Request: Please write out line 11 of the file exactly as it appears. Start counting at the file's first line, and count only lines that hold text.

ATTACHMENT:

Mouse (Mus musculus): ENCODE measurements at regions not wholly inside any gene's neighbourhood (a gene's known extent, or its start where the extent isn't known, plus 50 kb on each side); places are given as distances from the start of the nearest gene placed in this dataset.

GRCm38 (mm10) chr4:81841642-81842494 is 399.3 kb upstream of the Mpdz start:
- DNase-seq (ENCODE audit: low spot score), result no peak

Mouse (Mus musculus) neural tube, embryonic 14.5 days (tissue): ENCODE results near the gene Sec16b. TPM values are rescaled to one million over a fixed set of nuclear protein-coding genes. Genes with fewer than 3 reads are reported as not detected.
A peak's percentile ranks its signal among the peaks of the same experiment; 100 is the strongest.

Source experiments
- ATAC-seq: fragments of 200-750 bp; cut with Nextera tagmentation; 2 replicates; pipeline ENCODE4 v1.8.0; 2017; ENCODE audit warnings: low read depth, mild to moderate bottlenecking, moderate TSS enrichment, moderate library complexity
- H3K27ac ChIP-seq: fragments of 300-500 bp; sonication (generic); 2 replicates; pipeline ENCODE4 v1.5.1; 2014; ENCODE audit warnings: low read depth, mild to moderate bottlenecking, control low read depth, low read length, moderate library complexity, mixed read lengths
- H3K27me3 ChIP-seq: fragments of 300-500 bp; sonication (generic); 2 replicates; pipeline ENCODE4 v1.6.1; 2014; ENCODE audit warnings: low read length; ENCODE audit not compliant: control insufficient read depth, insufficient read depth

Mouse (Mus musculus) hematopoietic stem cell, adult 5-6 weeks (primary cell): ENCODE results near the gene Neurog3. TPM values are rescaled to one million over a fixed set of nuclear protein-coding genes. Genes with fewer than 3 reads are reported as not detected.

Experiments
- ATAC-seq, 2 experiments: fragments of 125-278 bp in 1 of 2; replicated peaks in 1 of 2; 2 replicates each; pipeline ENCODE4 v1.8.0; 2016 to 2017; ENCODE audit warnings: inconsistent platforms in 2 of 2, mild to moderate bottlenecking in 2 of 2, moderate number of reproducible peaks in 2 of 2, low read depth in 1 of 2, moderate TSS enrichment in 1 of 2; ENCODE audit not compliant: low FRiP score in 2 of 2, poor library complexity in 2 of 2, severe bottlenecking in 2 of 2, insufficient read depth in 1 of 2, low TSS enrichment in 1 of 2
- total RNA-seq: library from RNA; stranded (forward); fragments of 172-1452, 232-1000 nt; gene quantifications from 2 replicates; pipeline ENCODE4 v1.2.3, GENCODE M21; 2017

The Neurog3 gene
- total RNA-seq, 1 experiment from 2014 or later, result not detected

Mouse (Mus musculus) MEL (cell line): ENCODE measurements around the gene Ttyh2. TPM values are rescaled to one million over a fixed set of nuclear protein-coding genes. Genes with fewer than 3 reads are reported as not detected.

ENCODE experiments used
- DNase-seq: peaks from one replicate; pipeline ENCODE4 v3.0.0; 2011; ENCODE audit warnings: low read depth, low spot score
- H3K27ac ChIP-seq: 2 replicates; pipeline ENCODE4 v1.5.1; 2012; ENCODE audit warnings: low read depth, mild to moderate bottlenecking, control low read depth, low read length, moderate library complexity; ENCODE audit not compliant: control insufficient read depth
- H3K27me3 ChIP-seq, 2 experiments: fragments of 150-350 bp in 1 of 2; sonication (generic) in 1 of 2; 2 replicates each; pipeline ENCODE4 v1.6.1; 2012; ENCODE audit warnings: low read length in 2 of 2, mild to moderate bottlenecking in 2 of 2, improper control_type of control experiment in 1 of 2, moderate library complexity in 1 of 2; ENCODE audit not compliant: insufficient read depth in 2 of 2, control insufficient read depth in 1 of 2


Experiments